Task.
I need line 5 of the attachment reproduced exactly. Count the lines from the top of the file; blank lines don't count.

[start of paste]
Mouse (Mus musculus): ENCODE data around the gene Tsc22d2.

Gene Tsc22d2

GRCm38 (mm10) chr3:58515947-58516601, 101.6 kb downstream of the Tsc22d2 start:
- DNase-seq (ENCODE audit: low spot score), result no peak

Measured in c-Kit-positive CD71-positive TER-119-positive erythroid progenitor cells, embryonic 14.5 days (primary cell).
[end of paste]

Measured in c-Kit-positive CD71-positive TER-119-positive erythroid progenitor cells, embryonic 14.5 days (primary cell).